The morning of July 7 began normally enough for Alden Zecha, CFO and IT director with PrivatSea, a London-based company that offers yachting services. But as he arrived on foot at the Underground station near his home, he heard announcements directing commuters to evacuate the station and overheard talk about an explosion. His first reaction was skepticism: “You never know about those kinds of rumors,” he says.
What Zecha didn’t yet know was that bombs had exploded in three subway trains and on a double-decker bus a few minutes earlier, killing more than 50 and injuring several hundred.
On the street, Zecha turned to his BlackBerry to search for news on websites for the Underground system and the BBC, but these sites were not yet carrying up-to-date information about the attacks. Meanwhile, as Zecha made his way, by bus and by foot, to his office in southwest London, rumors were flying about bombs and terrorism.
But thanks to wireless devices, detailed news about the bombings soon filtered to Zecha and others in the street. “Overall I think that this helped to keep people calmer,” Zecha says. Zecha used his BlackBerry to e-mail the office, where colleagues were monitoring the news. He was also able to e-mail his family that he was unharmed. (Read Zecha’s complete account.)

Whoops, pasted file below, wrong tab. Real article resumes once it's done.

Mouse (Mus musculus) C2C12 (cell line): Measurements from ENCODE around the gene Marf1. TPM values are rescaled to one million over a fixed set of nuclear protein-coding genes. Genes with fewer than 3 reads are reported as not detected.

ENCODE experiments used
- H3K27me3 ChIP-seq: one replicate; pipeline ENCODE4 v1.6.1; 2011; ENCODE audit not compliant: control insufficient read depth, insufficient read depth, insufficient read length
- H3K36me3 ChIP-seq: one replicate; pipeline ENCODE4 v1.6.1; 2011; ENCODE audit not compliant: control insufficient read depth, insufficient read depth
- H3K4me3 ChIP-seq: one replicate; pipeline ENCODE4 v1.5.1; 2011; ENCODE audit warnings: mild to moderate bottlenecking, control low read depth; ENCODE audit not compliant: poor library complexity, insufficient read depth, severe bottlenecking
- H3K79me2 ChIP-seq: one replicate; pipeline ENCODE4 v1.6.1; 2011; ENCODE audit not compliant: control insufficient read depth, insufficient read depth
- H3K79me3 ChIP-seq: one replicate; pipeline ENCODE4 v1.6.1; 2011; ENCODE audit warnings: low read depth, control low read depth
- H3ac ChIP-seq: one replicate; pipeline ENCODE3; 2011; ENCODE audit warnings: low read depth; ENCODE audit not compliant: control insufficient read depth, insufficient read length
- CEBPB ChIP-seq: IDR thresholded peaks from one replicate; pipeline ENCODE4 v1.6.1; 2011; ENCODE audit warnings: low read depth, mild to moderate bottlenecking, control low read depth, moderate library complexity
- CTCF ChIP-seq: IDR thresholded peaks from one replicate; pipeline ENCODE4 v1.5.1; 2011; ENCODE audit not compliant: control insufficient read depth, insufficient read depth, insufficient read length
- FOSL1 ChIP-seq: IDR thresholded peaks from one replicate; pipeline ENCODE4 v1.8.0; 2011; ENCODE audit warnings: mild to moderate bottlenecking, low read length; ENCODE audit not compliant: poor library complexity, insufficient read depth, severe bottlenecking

People’s reliance on wireless technology to communicate with loved ones was the reason London police decided not to shut down the city’s mobile networks after the blasts, according to Metropolitan Police Commissioner Sir Ian Blair. Investigators of the Madrid train bombings last year have said that cell phones were used to trigger those bombs, but authorities in London decided the networks did not pose a threat.
Like Zecha, many turned to text messaging and e-mail to share news of the disaster. The volume of e-mail traffic in Europe doubled in the hours after the blast, according to security company MessageLabs.
Digital cameras and cell phones provided a way to share pictures and video as the events unfolded. Television news channels ran grainy video footage taken by a cell phone as injured passengers filed out of a tunnel near King’s Cross Station. Mobile phone use reportedly surged again July 21, following four minor explosions across London’s transit system.
Zecha says that once he got to the office, his day passed normally, “other than the constant news updates.” The office closed early, and Zecha and five colleagues who lived in the same direction walked home together. The streets were filled with people, also walking. It took Zecha one and a half hours to make his four-mile trip, past stores that had closed. “In one case we were told that a supermarket had to close early because their second shift couldn’t get to the store,” he says.